- Despite not mentioning “ESG” once in his most recent letter to shareholders, it is precisely the subject that Larry Fink wanted to discuss.
- Fink makes the point that politicians who target asset managers in their culture war are woefully misguided.
- Fink mentions “fiduciary duty” eight times, more than double his normal dosage in recent years.
How do you tell someone they’re woefully misguided without actually saying it? Tricky one, but Blackrock’s chairman and CEO, Larry Fink, managed it rather deftly in his most recent missive to investors.
The chairman and CEO of the world’s largest – and de facto most influential – asset manager ($8.6trn in AUM) last week published his annual note to much anticipation of many in the financial sector. After a bruising year acting as the straw man for US politicians, eager to drag sustainable investment into the wider, vicious culture wars, many observers were anxious to see if Fink would stand up to the pressure.
Those hoping to see explicit references to “ESG” were sorely disappointed. The notable omission has been interpreted as proof that Fink lacked a moral backbone; that the risk of losing business from trigger-happy Republican state lawmakers who are desperate to prevent investors from factoring ESG into decision-making was proven to be too big to be worth fighting back against the absurdity of it.
But that interpretation would be wrong. Take even a cursory look through the letter and it’s clear Fink not only dedicates the entire letter to environment, society and governance, but in doing so without mentioning “ESG”, he has proven just how spurious and superficial the “anti-ESG” movement truly is.
What’s in a name…
And here’s why: ESG influences all aspects of investment. As crude as the acronym is, it serves a valuable purpose in focusing the mind on a trinity of factors that any serious investor must entertain. You can ban any acronym you want, but you cannot ignore what lies underneath. Fink clearly knows this.
Fink provided an example of each to highlight how material they are to his business and his clients. Concerning the “S”, he referenced what he calls the “silent crisis” of ageing populations of those who lack the savings to support a comfortable life after retirement – something Capital Monitor flagged last week too.
Fink wrote: “You rarely hear about it in the news media. It’s not part of the political dialogue in most countries. And corporate leaders rarely discuss it – not in public anyway. It doesn’t make headlines or attract attention because it’s not immediate. It’s not this year’s – or even next year’s – problem. But it is a crisis. And the longer we delay the conversation about it, the larger the crisis grows.”
On governance, Fink referenced the chaos in the financial market triggered by the collapse of Silicon Valley Bank (SVB), arguably the largest collapse in 15 years (depending on how you define the forced acquisition of Credit Suisse by UBS).
“This is a classic asset-liability mismatch,” remarks Fink. “It’s too early to know how widespread the damage is. The regulatory response has so far been swift, and decisive actions have helped stave off contagion risks. But markets remain on edge. Will asset-liability mismatches be the second domino to fall?”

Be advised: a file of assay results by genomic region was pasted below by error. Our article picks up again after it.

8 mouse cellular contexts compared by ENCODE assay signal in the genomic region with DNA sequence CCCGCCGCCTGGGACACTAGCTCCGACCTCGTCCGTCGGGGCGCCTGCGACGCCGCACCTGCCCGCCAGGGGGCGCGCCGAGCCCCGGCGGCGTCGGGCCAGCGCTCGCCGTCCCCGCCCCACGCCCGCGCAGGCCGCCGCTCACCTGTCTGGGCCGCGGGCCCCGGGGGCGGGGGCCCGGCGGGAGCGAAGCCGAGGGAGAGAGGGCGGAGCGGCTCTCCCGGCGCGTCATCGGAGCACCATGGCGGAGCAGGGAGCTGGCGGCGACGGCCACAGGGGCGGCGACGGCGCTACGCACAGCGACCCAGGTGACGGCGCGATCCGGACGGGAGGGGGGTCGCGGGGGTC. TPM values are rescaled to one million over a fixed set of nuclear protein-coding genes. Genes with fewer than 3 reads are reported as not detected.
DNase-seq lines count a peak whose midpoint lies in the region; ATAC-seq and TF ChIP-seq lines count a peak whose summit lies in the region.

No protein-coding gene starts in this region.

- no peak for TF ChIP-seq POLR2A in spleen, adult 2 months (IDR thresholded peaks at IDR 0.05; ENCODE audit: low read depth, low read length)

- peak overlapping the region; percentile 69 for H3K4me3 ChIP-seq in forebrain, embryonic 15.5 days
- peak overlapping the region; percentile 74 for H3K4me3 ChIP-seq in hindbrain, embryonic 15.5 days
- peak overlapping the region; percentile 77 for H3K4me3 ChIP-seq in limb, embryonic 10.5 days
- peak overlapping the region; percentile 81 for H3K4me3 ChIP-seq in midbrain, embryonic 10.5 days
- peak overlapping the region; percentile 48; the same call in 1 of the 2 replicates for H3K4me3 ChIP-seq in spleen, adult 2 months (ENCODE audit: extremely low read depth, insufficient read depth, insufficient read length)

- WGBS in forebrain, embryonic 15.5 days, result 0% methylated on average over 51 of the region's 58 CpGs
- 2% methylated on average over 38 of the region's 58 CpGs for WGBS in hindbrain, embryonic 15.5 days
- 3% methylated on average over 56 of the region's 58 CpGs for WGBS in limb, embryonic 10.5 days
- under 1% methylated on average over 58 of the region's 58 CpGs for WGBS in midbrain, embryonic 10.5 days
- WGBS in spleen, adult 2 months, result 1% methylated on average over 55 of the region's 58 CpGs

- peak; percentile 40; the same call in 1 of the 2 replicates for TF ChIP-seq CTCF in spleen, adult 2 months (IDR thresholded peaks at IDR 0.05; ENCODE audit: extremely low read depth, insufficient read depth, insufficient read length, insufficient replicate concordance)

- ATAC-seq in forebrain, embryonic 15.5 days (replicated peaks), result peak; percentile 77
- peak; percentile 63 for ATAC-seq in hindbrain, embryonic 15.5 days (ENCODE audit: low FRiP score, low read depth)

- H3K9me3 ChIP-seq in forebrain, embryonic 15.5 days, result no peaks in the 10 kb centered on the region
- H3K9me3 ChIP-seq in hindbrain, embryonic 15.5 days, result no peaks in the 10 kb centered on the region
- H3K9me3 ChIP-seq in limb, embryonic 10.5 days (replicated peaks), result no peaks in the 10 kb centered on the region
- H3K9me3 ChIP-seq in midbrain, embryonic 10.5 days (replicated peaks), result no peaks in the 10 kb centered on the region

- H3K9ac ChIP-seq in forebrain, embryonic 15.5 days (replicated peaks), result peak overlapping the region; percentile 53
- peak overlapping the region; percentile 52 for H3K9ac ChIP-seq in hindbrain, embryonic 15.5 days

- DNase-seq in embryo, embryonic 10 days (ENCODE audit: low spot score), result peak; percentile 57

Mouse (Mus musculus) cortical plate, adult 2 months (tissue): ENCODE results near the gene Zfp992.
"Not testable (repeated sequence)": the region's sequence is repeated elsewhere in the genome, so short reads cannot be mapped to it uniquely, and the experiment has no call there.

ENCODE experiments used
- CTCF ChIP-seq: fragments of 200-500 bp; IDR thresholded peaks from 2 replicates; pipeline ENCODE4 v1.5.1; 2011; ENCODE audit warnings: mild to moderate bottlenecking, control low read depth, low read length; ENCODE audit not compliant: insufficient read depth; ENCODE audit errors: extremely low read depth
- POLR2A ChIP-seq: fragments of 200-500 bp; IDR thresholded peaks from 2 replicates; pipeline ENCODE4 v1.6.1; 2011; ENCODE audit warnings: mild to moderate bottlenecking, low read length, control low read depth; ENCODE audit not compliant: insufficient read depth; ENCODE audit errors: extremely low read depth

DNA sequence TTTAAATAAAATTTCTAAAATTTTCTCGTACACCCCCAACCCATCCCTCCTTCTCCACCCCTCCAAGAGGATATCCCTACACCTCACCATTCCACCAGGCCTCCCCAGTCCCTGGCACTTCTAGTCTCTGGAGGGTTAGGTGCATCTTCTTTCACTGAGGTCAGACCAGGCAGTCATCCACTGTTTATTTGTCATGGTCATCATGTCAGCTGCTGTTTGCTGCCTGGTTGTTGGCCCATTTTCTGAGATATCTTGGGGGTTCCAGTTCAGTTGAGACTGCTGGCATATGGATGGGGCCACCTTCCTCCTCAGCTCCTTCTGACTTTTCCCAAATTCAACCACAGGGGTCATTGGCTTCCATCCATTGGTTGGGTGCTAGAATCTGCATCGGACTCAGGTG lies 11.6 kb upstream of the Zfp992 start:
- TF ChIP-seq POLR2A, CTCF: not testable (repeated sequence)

On the environment, Fink is similarly assertive, acknowledging the opportunities. Many of those opportunities for BlackRock are stimulated by government policy, such as the US Inflation Reduction Act, the irony is possibly lost on many of Fink’s detractors.
“Transition toward lower carbon emissions will reflect the regulatory and legislative choices governments make to balance the need for secure, reliable and affordable energy with orderly decarbonisation… [many of the] next 1,000 unicorns… will be sustainable, scalable innovators – start-ups that help the world decarbonise and make the energy transition affordable for all consumers.”
Fiduciary, fiduciary, fiduciary
Underpinning Fink’s message is the role an asset manager performs in the world. Keen not to position BlackRock as an agent of change – “It is not the role of an asset manager like BlackRock to engineer a particular outcome in the economy” – Fink asserts that, as a fiduciary, he is ultimately responsible for ensuring he delivers what his clients demand in a responsible way – more a conduit of change.
Keen to impress this, Fink makes reference to fiduciary eight times in the letter. In the previous two letters to CEOs and, separately, to shareholders, he felt the need only to reference fiduciary three times or four times on each occasion.
Fink is clearly making the point that for politicians to target asset managers and embroil them in their own irrational hatred of ESG is both misguided and ultimately irresponsible. Unless US politicians are happy to ban fiduciary responsibility or, more absurd still, stop asset owners from having an investment view, then we should probably get back to what we’re supposed to be doing in the first place.
You can erase ESG from the investment lexicon, but you can’t erase its importance. In the process of writing his letter this year, Larry Fink has rather impressively proved just that.[Read more on Blackrock here]